As one Senate committee prepares to release its portion of the next highway bill perhaps as early as this week, another committee is taking steps to find the funding for it. The Senate Finance Committee met Tuesday, May 6, to discuss funding mechanisms for roads, bridges and transit in the future.
Finance Committee Chairman Ron Wyden, D-Ore., said it will be cheaper to fund road projects now, with low interest rates, than to wait around until rates increase.
“It’s important not to punt investments further into the future,” Wydon said in opening remarks. “Maintaining a good-quality road is cheaper than rebuilding a failing one – especially while interest rates are low – and it’s tougher to invest in new transportation projects if the country’s roads and highways are falling into disrepair. The price tag for a strong national infrastructure will only grow in the future, so it’s time to get to work.”
The committee’s ranking Republican, Sen. Orrin Hatch of Utah, said he would like to preserve the user-pay system that the U.S. uses to pay for infrastructure, but explore ways to save money.
“Since its inception in the 1950s, the Highway Trust Fund has been called upon to fund an increasingly broad scope of activities, such as bike paths and other so-called ‘enhancements,’ Hatch stated. “Additionally, there are many requirements and regulations that increase the costs of federal highway projects. So, if we’re going to talk about revenues, we should talk about reforms that will address costs and outlays as well.”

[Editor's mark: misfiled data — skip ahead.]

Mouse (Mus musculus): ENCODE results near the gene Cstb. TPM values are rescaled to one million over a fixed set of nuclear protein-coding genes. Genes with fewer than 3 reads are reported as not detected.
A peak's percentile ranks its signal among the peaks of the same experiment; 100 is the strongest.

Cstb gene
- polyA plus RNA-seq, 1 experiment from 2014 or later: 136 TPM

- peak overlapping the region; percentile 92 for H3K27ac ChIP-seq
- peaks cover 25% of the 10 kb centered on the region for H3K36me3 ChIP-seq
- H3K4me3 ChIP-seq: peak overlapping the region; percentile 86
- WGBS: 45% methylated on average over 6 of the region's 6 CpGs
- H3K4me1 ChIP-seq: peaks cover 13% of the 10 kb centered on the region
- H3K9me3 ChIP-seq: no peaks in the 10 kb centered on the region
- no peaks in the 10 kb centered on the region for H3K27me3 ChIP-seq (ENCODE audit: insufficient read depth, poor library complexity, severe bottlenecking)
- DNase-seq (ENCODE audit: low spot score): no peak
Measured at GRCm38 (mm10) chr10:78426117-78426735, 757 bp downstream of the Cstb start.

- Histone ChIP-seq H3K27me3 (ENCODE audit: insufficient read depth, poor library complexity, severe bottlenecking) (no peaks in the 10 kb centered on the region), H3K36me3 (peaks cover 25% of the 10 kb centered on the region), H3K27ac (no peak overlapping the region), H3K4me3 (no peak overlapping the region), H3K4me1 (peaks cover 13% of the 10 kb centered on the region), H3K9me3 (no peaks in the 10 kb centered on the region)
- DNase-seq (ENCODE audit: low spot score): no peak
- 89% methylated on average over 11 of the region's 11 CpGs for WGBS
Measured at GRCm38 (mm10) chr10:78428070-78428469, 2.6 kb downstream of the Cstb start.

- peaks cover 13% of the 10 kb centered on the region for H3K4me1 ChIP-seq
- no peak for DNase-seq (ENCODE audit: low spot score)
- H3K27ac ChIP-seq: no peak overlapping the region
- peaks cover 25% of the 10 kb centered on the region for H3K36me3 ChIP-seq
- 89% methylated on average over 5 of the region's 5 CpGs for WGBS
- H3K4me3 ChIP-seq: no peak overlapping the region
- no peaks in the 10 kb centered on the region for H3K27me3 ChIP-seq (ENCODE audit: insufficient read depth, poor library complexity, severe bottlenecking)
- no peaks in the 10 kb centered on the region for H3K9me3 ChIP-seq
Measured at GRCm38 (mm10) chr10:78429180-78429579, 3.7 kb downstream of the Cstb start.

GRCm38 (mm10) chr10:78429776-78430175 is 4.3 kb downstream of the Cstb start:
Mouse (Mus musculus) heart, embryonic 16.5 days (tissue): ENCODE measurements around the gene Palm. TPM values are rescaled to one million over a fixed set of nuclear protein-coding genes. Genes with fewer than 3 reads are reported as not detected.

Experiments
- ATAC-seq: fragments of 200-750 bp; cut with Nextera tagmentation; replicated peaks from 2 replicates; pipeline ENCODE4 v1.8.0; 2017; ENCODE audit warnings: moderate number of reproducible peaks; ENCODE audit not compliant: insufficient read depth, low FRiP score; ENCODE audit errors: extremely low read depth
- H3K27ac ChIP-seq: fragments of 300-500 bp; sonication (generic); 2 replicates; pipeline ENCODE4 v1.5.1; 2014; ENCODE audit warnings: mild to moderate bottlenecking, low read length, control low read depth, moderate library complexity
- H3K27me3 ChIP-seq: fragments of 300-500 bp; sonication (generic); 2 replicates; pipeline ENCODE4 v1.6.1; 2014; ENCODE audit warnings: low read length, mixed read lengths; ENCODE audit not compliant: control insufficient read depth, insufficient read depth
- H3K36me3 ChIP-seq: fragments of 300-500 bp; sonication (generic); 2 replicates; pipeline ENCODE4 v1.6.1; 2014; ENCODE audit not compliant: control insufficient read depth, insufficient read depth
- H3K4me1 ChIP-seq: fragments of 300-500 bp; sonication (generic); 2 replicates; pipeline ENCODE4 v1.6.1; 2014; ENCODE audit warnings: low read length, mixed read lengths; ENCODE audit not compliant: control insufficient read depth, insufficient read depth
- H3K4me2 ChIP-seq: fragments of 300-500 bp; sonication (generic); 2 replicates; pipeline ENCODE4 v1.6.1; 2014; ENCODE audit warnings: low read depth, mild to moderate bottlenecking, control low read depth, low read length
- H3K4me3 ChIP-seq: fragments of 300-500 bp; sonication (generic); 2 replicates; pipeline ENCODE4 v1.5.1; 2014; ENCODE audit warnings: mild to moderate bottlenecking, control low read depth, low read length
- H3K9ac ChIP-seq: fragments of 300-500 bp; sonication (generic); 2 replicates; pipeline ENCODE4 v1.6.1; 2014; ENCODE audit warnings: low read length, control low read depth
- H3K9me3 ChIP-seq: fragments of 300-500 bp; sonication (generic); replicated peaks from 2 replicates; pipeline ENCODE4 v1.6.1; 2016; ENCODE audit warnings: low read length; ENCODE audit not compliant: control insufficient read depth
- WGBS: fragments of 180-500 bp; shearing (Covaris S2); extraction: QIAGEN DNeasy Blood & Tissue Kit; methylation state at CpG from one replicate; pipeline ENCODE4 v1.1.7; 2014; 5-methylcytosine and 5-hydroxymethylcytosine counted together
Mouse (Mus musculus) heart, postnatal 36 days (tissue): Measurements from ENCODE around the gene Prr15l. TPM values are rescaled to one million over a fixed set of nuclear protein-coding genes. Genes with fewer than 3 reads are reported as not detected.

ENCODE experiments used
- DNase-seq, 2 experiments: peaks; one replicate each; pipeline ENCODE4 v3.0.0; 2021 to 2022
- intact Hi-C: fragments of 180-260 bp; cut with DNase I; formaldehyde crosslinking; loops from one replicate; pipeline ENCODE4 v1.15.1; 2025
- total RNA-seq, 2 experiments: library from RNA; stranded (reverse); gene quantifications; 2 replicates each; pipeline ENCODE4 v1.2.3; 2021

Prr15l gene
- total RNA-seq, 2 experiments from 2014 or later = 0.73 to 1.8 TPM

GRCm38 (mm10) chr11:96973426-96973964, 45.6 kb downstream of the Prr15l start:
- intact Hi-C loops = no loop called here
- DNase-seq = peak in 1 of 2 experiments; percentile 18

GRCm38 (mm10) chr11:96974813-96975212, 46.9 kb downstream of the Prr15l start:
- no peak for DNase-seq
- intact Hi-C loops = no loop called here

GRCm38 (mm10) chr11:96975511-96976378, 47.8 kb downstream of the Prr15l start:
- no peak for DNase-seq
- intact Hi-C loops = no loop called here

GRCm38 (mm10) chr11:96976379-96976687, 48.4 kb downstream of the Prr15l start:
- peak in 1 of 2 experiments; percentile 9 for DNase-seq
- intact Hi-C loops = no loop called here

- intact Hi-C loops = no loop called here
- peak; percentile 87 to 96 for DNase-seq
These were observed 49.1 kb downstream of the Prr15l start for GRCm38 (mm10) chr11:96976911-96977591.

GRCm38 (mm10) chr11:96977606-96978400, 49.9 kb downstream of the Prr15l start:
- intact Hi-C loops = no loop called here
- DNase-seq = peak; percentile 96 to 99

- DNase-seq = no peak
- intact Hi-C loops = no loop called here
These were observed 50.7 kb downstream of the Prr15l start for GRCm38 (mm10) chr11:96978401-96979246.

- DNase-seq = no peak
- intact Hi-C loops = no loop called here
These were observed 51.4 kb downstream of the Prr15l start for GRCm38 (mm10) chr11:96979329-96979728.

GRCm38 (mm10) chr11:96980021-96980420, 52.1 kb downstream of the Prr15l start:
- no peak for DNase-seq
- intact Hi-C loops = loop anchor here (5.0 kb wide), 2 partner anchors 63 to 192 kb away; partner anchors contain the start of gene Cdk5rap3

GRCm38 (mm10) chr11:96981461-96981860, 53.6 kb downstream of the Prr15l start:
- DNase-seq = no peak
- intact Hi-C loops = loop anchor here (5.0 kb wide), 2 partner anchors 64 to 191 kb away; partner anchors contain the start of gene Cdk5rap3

Sen. Barbara Boxer, D-Calif., was a guest panelist for the hearing. She chairs the Senate Environment and Public Works Committee. She said her committee has reached an agreement in principal for its portion of the highway bill – the infrastructure part – and could have a draft on the table early as Thursday of this week.
Boxer said her committee has discussed replacing the cents-per-gallon gas tax with a sales tax on the wholesale price of gasoline and diesel, as Virginia has recently done at the state level.
With the White House releasing its proposal for a highway bill last week, and a Senate EPW draft proposal on the way, it’s important to note that these are just drafts at this point and that the House of Representatives has not yet released its version.
OOIDA continues to monitor highway bill activity in congressional committees.
OOIDA Director of Government Affairs Ryan Bowley says the committees are battling a war on two fronts – the short-term stability of the Highway Trust Fund, and the long-term way to pay for transportation for the next four- to six years.
“The trust fund is going to be running on fumes this summer during the busy construction season,” Bowley said.
“A lot of the commentary continues to be focused on the need to address that issue, something that small-business truckers already know and recognize. The challenge is that it hasn’t sunk in with some lawmakers yet is that it’s a real issue.”
Bowley said the looming elections in November will surely affect the process of getting a highway bill done.
“The pressure to avoid doing something drastic and the pressure to do something are both a reality at this stage,” Bowley said. “The fear of not doing something and the fear of what might happen if they do something are both very much out there for rank-and-file lawmakers. Those are issues that transportation leaders in the House and Senate are going to have to navigate as we get into the weeks leading up to the August recess.”
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